Moon Taxi at Shakespeare's Lower Level
For the members of Moon Taxi, their third album, Mountains Beaches Cities, represents the idea
of exploration searching both the world and themselves for new experiences. The Nashville
rock group, who had honed in on a notably compelling aesthetic with their previous album
Cabaret, focused on extending the sonic landscape they'd created in earlier recordings, but this
time around they amp up the speed and turn up the volume creating an overall bigger sound.
The album was self-produced by Moon Taxi's own guitarist Spencer Thomson with the help of
keyboardist Wes Bailey and was mixed by Vance Powell (Jack White, The Dead Weather) and
mastered by Greg Calbi (Talking Heads, Paul Simon, Fleet Foxes).
"One thing we didn't want to do was stray too far from what we did before," Wes says. "We
really knew that things for the band had shifted in a good direction and we were growing because
of our last record. We wanted to continue the energy we created from that record."
"Like Cabaret, this project started with rough demos that slowly evolved into a statement from
not just the initial songwriter, but evolved into a representation of what each of us individually
have experienced in this band and how we've grown over the years as players," Tyler adds.
The band, which was founded in 2006, toured extensively in support of Cabaret, appearing at
Bonnaroo, Forecastle, and Lollapalooza. Additionally, they have opened for such artists as
Matisyahu, Dr. John, and Dirty Heads, and ended 2012 selling out multiple theaters on their own.
While on the road, the musicians began to stockpile song ideas and demos, inspired by the trials
and tribulations of traveling around the country to play shows. In early 2013, the band went into
the studio to begin recording Mountains Beaches Cities with these touring experiences in mind.
Much of the recording was done in Spencer's apartment with only a few days of drum and bass
riffs laid down in Nashville's Sony Tree studio. Although Mountains Beaches Cities feels like an
extension of Cabaret's aesthetic, the new album is explorative, and its lyrics recount a new
narrative for the musicians.
Each song on the album, and even the album title, generates its own story and imagery, but all
come back to that idea of exploration and searching. "Beaches," a surging, borderline
experimental track Spencer calls "risky and ambitious" transports the listener with its haunting,
emotive melody while jangling acoustic song "Young Journey" encapsulates the eye-opening
experience of travel. "Morocco," a propulsive, hooky track about a place none of the musicians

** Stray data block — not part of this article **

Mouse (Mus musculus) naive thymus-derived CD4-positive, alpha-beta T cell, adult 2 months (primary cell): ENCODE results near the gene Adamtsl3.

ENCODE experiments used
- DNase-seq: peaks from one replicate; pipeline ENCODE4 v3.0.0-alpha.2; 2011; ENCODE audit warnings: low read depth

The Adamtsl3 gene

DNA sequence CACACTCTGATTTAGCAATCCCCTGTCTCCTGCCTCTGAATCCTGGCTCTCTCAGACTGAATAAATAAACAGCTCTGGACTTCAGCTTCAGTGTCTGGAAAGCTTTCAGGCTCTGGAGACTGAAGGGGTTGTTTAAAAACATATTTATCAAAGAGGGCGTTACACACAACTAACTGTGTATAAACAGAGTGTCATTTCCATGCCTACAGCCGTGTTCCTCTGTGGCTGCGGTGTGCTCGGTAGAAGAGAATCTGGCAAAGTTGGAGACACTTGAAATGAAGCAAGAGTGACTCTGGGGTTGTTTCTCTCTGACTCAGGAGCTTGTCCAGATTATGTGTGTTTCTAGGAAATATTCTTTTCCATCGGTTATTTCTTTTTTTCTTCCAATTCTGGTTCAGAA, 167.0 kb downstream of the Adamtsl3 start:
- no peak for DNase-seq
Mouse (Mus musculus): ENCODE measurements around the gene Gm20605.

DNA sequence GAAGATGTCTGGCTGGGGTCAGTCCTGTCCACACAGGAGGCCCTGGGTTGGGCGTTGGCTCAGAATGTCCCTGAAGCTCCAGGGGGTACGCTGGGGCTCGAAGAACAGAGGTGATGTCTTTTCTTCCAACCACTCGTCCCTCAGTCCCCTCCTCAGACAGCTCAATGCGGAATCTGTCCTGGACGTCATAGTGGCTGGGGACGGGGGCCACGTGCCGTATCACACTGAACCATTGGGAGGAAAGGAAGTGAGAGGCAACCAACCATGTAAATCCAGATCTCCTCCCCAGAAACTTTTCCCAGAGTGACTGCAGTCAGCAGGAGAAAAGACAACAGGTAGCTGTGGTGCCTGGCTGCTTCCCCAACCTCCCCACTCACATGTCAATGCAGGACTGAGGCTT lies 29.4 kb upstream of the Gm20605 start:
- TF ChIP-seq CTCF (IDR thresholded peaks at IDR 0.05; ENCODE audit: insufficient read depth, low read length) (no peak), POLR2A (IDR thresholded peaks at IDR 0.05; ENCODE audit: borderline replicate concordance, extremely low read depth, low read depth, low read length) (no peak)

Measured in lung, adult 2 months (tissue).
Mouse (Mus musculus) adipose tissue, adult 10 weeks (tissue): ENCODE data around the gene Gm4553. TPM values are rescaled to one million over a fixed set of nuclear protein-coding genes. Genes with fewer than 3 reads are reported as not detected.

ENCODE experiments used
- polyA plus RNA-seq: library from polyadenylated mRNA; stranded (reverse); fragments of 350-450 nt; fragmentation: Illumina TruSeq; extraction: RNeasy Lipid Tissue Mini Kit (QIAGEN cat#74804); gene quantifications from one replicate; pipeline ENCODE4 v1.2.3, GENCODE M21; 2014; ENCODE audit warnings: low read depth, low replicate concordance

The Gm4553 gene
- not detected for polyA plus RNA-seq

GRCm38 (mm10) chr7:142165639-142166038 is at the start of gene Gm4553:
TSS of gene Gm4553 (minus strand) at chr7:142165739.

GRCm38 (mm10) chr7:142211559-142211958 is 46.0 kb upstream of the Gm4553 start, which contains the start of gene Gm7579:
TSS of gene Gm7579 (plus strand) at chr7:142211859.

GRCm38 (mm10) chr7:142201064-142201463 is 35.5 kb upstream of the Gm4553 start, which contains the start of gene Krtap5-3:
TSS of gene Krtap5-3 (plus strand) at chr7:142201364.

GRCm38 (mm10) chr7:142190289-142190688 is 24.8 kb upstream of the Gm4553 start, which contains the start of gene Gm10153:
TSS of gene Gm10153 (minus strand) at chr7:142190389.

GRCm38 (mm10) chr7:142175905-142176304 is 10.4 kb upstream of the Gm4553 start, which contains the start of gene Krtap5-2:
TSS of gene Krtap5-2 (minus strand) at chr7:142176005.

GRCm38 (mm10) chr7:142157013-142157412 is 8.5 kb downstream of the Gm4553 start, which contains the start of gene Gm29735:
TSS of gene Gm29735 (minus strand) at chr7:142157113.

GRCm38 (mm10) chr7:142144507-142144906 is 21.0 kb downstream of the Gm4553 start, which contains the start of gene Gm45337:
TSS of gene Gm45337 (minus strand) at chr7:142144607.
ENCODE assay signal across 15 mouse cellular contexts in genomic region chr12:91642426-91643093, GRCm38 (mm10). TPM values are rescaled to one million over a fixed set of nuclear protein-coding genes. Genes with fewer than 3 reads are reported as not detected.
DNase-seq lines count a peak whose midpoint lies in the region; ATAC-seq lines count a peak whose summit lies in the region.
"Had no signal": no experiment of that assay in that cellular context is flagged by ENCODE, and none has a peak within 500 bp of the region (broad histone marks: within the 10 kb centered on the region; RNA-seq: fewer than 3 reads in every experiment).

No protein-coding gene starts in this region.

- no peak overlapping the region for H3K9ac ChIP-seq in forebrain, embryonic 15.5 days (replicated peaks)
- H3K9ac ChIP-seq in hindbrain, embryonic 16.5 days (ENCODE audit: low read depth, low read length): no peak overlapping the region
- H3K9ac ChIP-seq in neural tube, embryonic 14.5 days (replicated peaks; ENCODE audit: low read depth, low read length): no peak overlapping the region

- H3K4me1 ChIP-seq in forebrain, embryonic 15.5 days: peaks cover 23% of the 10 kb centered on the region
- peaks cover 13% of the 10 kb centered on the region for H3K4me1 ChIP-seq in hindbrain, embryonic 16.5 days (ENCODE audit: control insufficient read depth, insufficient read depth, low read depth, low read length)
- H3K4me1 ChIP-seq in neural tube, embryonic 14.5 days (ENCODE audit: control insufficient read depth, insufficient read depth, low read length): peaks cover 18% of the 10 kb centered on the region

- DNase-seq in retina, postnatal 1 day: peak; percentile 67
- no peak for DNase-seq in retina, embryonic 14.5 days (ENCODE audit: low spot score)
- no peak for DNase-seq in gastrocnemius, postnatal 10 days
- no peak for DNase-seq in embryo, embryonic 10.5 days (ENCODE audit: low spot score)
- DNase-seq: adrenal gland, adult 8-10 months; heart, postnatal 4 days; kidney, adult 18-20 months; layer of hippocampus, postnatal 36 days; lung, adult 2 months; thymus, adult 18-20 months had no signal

have ever been, seeks adventure in the idea of going abroad. The album as a whole is grandiose
and invigorating, each track revealing a new chapter in the LP's overall story. This record, in
particular, is important for Moon Taxi, who has been known in the past for its boisterous live
appearances, but with Mountains Beaches Cities, it highlights the nearly perfected balance
between the recorded material and how it translates to a live stage.
"We made a conscious effort with the last record to write meaningful songs and produce them in
an exciting way," Trevor says. "That is still the ultimate goal. We strive to produce something
that will outlast us as a band. I can see this record reaching an even broader range of people
because the song themes are universal. "
The sound of Moon Taxi pulls from the many different facets and interests of its members.
Trevor, who got his start in music playing trumpet in school, is driven by his love for reading,
cooking and yoga; while Tyler, who spent his younger years jamming on a drum kit with friends,
is driven by an immense appreciation and knowledge of pop culture. Spencer, who used to
record himself in his parents garage, has transformed his knowledge of film into producing
videos for Moon Taxi's music. Wes, meanwhile, developed his musical process from classical
composers like Mozart and spends his time on tour searching for golf courses while Tommy
spends his free time going to concerts and carefully following Nashville's local music scene.
"I think the exploration aspect of the album came from trying to understand and explore
ourselves," Tommy says. "Personally and musically. As we get older we tend to know ourselves
better, but there is always more to understand. You try new things, but continue some of the
good habits you've learned. As we explored our music, we learned more about ourselves and
matured as a band. I think it's a concept that won't stop at this record, but will carry on to our live
shows and other records down the road."
The Go Rounds:
Kalamazoo's favorite suns. High energy twang-rock and jelly roll.
Shakespeare's Lower Level (View)
241 E Kalamazoo Ave
Kalamazoo, MI 49007